The wrath of the grapes
With the holiday season officially beginning this week, there’s one thing that most everyone can agree to be thankful for: the free-flowing wine at virtually every gathering. And while we wait for the vintners to realize that screw-top corks don’t carry the same stigma as they used to, we still have to uncork every bottle before raising our glasses to toast all the stuff that makes us want to drink in the first place. As always, we here at the Reno News & Review have you covered.
Lever Action Corkscrew
This is the Rolls Royce of corkscrews. Place the corkscrew over the wine bottle and pull the lever to the left, then the right and you’re ready to drink. Le Creuset doesn’t mess up the design by trying to include a foil-cutter in the device. The Screwpull LM400 is a tad heavy (weighing over four pounds), and gauging how much force it takes to turn the lever, you’ll need to take a few tries to perform the operation smoothly. But after a few bottles, you’ll be opening your wine quickly and gracefully. The Screwpull LM400 performed perfectly on both natural and synthetic cork. If your drink of choice is Two-Buck Chuck, you may not want to plop down the $150 for the Screwpull LM400, though sometimes a fresh paint job can make even the worst car look like a Rolls Royce. Or maybe a Hyundai.
Tired of getting screwed by corkscrews? Cork Pops offers a breath of fresh air with their Legacy wine opener, “as seen on the hit show Desperate Housewives.” A needle is inserted into the cork, delivering a shot of air into the bottle, forcing the cork up out of the bottle: wine via physics. Unfortunately, it often proves to be theoretical physics. Only half of the attempts succeeded in opening the wine without the aid of another corkscrew. Natural cork seemed to fare better than synthetic cork. On one occasion, enough pressure built up to shoot the Legacy out like a champagne cork. For just under $30, it’s a great trick when it works, but it would take a Houdini of hooch to pull it off every time.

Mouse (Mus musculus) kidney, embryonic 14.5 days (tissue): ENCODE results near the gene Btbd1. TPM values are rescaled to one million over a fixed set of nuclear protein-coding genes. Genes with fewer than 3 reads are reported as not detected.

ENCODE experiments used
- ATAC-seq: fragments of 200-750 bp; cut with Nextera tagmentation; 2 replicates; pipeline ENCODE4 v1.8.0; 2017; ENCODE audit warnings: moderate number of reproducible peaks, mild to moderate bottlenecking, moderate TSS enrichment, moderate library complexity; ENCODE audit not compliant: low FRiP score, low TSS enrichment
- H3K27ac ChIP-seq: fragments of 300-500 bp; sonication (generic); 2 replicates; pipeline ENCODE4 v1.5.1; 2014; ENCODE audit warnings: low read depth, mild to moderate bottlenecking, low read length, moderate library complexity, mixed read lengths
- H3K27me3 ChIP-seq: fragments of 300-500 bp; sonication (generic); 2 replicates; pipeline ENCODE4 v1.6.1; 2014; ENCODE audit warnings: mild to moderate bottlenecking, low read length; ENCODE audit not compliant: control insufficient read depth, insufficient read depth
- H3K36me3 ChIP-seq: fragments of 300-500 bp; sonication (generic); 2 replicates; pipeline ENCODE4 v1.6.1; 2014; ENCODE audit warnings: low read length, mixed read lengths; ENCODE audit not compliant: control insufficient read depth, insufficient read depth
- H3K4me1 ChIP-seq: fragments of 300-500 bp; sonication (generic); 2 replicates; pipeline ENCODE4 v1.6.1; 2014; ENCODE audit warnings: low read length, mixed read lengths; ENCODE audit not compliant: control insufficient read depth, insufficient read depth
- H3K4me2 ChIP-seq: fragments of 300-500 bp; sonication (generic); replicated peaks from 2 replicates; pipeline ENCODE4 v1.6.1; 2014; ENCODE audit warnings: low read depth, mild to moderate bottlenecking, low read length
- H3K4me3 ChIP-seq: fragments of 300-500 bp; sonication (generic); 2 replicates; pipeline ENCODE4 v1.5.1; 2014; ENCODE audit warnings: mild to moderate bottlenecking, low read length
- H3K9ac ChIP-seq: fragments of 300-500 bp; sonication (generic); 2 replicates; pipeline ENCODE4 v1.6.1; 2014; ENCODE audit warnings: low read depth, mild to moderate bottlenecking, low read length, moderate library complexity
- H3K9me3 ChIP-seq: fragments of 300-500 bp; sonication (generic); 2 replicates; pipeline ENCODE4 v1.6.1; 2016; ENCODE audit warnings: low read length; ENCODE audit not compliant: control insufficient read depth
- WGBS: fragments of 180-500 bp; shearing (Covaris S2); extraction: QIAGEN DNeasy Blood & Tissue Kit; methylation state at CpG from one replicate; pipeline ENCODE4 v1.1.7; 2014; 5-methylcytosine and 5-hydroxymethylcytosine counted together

The Eurocork is the dark side of gadgets. An attached foil-cutter is garbage. The product has minimal, vague instructions and most importantly, this piece of shit just doesn’t work. According to the box, you position the corkscrew, press a button and the screw plows into the cork. That’s the only true claim. The $20 corkscrew tears up the cork and when you press the button to remove it from the bottle, nothing happens. After a few attempts you have more cork floating in the wine than you have above the bottle’s rim. Not even Two-Buck Chuck deserves this type of abuse. You’d be better off trying to bite the top off a bottle than subject it to Emsom’s Eurocork.